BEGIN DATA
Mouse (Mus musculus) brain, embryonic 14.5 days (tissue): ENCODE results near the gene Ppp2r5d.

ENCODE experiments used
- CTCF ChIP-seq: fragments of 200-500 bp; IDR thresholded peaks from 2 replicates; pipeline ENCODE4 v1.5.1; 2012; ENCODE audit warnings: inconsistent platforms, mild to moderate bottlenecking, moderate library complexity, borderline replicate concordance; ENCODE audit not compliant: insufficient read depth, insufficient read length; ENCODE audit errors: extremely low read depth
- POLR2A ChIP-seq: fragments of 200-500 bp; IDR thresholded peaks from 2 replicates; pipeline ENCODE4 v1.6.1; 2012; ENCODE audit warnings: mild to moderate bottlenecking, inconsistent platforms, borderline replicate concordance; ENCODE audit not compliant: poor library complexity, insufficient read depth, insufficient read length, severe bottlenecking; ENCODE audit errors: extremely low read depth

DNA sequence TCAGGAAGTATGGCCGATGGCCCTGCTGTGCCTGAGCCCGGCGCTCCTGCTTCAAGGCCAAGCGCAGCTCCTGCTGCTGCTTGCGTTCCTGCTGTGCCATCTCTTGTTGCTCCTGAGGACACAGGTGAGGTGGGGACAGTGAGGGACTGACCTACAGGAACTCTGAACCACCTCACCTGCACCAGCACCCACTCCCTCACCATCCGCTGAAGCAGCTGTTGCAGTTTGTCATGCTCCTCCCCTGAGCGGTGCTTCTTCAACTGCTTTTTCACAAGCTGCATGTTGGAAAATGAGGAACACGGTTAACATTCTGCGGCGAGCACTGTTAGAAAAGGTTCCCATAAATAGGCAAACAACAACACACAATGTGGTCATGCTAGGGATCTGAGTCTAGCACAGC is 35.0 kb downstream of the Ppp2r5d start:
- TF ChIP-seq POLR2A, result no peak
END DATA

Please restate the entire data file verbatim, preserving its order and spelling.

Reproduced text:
Mouse (Mus musculus) brain, embryonic 14.5 days (tissue): ENCODE results near the gene Ppp2r5d.

ENCODE experiments used
- CTCF ChIP-seq: fragments of 200-500 bp; IDR thresholded peaks from 2 replicates; pipeline ENCODE4 v1.5.1; 2012; ENCODE audit warnings: inconsistent platforms, mild to moderate bottlenecking, moderate library complexity, borderline replicate concordance; ENCODE audit not compliant: insufficient read depth, insufficient read length; ENCODE audit errors: extremely low read depth
- POLR2A ChIP-seq: fragments of 200-500 bp; IDR thresholded peaks from 2 replicates; pipeline ENCODE4 v1.6.1; 2012; ENCODE audit warnings: mild to moderate bottlenecking, inconsistent platforms, borderline replicate concordance; ENCODE audit not compliant: poor library complexity, insufficient read depth, insufficient read length, severe bottlenecking; ENCODE audit errors: extremely low read depth

DNA sequence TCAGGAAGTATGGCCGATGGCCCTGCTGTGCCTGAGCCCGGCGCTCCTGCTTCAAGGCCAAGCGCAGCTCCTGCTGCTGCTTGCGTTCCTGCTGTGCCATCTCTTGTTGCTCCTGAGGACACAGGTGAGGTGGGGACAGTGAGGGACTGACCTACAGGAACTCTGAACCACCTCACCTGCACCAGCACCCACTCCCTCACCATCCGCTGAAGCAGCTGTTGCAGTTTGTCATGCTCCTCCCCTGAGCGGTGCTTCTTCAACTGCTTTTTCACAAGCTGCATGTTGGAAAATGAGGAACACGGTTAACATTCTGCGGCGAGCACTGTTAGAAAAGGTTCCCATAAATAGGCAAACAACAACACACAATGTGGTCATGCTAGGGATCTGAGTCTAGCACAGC is 35.0 kb downstream of the Ppp2r5d start:
- TF ChIP-seq POLR2A, result no peak